Everything old is new again, especially when it comes to baby name trends. So what old-fashioned moniker might become the next Jacob or Noah? We trolled through the popular baby name lists from the turn of the 20th century looking for the coolest vintage contenders, all ready for a comeback!
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This name has some major cache, thanks to the biblical father figure and the penny-adorning President. It's been on a slow and steady rise since the 1970s, but is still just inside the top 200.
Albert is a top 500 favorite, with a stellar meaning -- noble -- and a slew of fabulous namesakes, including Nobel winners Einstein and Schweitzer, and Queen Victoria's beloved.
If you have an Anthony in your family tree, consider paying homage to him with this German variation on it.
This classic Celtic name means bear, and has lots of name cache, including the legendary King Arthur (of Knights of the Round Table fame), writers Arthur Miller and Arthur Conan Doyle, and TV's Arthur "the Fonz" Fonzarelli.
Expect this top 700 name, which means magnificent, to rise mightily in the next few years. (The Fault in Our Stars star-crossed lover Augustus has helped bring this name additional fame.) History nerds will love its tie to the famed Roman emperor.
This British take on Barnabas means "consolation." Its big claim to fame is TV detective Barnaby Jones.
Red-hot British actor Benedict Cumberbatch is helping to bring this old Latin word name back into vogue. The name means blessed (think benediction), and has also been linked to American traitor Benedict Arnold, and Shakespeare's Much Ado About Nothing hero, who sports the variant Benedick. (We prefer it with the "t" at the end.)
Byron has a lowly meaning (barn for cows), but is on the rise, coming in just under the top 500. Its big claim to fame is Romantic era poet Lord Byron.
Actress/model Milla Jovovich recently gave this name a bit of extra allure, as she chose the variant spelling Dashiel for her daughter. But this old French surname name has been in vogue for boys as well, as Cate Blanchett and Alice Cooper each chose the name for their sons.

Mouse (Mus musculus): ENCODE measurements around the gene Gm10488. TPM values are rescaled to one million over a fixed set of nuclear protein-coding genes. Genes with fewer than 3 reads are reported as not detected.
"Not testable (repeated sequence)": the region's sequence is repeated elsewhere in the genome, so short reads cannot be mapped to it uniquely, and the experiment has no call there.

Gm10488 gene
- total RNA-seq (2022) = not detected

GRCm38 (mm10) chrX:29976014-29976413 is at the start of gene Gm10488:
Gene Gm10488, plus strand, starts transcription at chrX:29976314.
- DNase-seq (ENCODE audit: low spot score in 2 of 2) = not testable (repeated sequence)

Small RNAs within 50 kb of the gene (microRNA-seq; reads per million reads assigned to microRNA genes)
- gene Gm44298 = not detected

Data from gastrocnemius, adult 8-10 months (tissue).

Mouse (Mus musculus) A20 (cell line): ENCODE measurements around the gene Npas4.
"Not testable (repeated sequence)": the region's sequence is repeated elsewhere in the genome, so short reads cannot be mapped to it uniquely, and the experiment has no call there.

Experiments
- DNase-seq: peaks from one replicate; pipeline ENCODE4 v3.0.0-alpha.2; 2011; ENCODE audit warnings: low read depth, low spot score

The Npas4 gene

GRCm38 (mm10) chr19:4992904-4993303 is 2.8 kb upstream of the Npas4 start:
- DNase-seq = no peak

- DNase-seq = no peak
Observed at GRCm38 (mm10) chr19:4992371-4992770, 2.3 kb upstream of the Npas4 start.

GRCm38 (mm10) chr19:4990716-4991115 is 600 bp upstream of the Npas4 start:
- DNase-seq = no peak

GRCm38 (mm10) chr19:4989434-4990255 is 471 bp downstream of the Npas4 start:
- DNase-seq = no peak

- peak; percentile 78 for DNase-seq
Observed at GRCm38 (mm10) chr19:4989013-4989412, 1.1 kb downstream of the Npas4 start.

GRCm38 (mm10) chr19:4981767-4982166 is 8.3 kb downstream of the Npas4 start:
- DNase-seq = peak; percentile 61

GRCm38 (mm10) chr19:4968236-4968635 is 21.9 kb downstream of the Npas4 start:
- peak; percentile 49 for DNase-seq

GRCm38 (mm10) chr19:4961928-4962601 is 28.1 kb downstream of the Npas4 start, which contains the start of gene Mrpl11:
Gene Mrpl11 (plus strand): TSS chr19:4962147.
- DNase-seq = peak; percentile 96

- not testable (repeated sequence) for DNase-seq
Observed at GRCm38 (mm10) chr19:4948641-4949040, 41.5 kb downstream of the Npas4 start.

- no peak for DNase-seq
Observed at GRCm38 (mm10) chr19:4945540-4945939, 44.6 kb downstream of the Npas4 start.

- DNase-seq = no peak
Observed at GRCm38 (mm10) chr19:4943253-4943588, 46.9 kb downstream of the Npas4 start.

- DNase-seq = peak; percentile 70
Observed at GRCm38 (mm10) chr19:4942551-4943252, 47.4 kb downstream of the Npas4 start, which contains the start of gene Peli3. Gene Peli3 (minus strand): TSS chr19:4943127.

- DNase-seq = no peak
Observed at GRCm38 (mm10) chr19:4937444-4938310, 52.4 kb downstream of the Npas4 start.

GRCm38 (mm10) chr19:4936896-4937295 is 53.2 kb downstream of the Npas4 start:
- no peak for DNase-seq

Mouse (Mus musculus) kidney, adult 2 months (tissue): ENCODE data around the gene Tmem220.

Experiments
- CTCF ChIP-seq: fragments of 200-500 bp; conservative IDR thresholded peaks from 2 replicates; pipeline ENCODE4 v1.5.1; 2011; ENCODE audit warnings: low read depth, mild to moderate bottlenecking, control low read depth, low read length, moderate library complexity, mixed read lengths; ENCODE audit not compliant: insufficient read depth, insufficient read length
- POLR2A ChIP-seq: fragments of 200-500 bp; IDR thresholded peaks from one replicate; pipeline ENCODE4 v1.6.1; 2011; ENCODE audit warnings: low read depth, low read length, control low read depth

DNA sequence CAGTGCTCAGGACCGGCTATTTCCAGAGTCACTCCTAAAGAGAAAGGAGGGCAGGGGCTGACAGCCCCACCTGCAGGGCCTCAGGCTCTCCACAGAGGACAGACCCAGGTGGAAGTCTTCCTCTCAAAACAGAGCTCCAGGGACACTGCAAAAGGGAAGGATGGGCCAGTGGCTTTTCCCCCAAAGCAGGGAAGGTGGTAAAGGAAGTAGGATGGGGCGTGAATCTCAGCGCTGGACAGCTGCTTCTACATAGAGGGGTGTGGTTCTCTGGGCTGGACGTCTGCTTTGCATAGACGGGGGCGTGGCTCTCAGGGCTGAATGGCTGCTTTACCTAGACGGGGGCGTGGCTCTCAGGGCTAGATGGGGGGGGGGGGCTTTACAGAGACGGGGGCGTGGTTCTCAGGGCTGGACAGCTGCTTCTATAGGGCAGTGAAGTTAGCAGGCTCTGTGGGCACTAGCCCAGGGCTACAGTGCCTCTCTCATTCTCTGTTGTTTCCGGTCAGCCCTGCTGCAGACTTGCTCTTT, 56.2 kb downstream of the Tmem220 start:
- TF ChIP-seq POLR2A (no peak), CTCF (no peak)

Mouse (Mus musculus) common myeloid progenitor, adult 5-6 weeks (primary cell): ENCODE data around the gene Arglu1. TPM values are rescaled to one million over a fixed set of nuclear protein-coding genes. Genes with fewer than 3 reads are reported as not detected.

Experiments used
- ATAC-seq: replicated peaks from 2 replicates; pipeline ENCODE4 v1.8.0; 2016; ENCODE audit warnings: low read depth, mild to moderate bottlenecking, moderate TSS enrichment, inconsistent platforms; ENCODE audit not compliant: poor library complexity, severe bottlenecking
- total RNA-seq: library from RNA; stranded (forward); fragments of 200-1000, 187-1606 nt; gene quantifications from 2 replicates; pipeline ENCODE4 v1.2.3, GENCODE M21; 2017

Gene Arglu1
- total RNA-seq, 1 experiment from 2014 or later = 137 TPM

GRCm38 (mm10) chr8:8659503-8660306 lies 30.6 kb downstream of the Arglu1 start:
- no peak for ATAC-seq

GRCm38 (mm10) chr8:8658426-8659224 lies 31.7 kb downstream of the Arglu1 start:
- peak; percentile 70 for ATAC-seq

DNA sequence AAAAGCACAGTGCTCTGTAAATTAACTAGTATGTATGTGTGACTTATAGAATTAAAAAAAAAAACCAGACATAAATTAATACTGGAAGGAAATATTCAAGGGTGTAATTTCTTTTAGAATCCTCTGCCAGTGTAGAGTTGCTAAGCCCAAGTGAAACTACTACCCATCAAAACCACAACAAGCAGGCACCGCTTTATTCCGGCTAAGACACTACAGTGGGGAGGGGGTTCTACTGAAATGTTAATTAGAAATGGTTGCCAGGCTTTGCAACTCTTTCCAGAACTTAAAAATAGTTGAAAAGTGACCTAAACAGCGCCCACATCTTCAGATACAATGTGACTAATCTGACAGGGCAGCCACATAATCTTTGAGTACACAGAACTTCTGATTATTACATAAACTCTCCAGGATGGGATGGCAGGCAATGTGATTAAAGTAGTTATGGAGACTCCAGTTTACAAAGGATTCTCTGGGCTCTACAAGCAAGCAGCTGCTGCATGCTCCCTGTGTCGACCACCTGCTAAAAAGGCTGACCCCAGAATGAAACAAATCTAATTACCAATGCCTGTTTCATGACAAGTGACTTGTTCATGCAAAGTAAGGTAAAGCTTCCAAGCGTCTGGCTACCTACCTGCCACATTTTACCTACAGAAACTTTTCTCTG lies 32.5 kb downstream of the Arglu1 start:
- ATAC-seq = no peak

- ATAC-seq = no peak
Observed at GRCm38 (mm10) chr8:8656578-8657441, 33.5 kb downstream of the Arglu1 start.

Elias is the Greek variation on the Biblical Elijah, and is slightly less popular than its counterpart (Elijah's near the top 10, while Elias is just outside the top 100.) It was popular in 18th century Puritan circles, and was the name of the inventor of the sewing machine.
This Latin word name means happiness, and was the name of famed composer Mendelssohn and a slew of pop-culture characters, including Felix the Cat and The Odd Couple's neat freak Felix Unger.
Dust off this Old Testament classic, which was popular with the Puritans. The name means "hewer," and was picked by actor Neil Patrick Harris for his son.
This vintage name just made a huge resurgence -- after nearly falling out of the top 1000, it jumped up over 100 places last year. Gilbert means pledged, and was used for Anne of Green Gables' true love.
Holden's had cool cred with hipster parents for generations, thanks to its use in J.D. Salinger's classic The Catcher in the Rye. The name has English roots and means "hollow valley." It's currently in the top 300 names for boys.
Looking for a nature-themed name? Rare name Ives is an English variant of the French name Yves, and means yew wood.
This Old Testament prophet name has been in the top 100 since the start of the 21st century. Its biggest claim to fame is the classic rock favorite, "Jeremiah Was a Bullfrog."
Lately, this name has made headlines as Jessica Simpson's offbeat pick for her daughter, but Maxwell is still solidly in the boy column. This stylish Scottish name, which means "great stream," is nearing the top 100 for guys.
Don't let its association with the green, garbage-loving Grouch scare you off of Oscar. This English-Irish name has a fierce meaning -- warrior -- and some other interesting associations, such as the Academy Awards' nickname and classic writer Oscar Wilde. It's currently in the top 200 for boys.
Your baby doesn't have to be a ginger to sport this charming name, which means redhead. It dropped out of the top 1000 back in the 1980s, but perhaps its reappearance in pop culture, including Harry Potter, Gossip Girl, and Kill Bill might help it regain its past popularity.
A popular saint's name, Sebastian is currently in the top 50. It has Latin and Greek roots, but is even more popular in England than it is here.
Wallace is a Scottish name that means foreigner. After a long run in the top 1000, it fell out of favor in the 1990s. It's most famously associated with poet Wallace Stevens, and actor Wallace Shawn.